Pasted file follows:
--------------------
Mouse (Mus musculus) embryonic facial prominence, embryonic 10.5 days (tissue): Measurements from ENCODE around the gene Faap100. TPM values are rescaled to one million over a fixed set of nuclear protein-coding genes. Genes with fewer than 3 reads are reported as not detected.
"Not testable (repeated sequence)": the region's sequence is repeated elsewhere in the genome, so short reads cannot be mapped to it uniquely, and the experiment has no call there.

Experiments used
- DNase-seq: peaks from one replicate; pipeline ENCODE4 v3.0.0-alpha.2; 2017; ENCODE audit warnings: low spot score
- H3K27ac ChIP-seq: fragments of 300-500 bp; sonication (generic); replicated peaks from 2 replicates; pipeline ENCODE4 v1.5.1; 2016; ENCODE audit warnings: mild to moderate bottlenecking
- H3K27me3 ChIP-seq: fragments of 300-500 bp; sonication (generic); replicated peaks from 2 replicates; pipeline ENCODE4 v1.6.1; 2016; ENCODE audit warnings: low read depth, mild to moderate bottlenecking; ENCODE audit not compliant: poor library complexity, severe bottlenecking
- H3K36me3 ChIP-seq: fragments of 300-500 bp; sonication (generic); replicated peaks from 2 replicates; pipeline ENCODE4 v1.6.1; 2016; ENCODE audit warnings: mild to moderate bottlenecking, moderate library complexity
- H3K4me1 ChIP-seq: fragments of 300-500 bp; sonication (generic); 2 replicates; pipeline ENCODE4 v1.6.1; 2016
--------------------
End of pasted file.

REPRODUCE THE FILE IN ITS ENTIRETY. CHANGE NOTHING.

Mouse (Mus musculus) embryonic facial prominence, embryonic 10.5 days (tissue): Measurements from ENCODE around the gene Faap100. TPM values are rescaled to one million over a fixed set of nuclear protein-coding genes. Genes with fewer than 3 reads are reported as not detected.
"Not testable (repeated sequence)": the region's sequence is repeated elsewhere in the genome, so short reads cannot be mapped to it uniquely, and the experiment has no call there.

Experiments used
- DNase-seq: peaks from one replicate; pipeline ENCODE4 v3.0.0-alpha.2; 2017; ENCODE audit warnings: low spot score
- H3K27ac ChIP-seq: fragments of 300-500 bp; sonication (generic); replicated peaks from 2 replicates; pipeline ENCODE4 v1.5.1; 2016; ENCODE audit warnings: mild to moderate bottlenecking
- H3K27me3 ChIP-seq: fragments of 300-500 bp; sonication (generic); replicated peaks from 2 replicates; pipeline ENCODE4 v1.6.1; 2016; ENCODE audit warnings: low read depth, mild to moderate bottlenecking; ENCODE audit not compliant: poor library complexity, severe bottlenecking
- H3K36me3 ChIP-seq: fragments of 300-500 bp; sonication (generic); replicated peaks from 2 replicates; pipeline ENCODE4 v1.6.1; 2016; ENCODE audit warnings: mild to moderate bottlenecking, moderate library complexity
- H3K4me1 ChIP-seq: fragments of 300-500 bp; sonication (generic); 2 replicates; pipeline ENCODE4 v1.6.1; 2016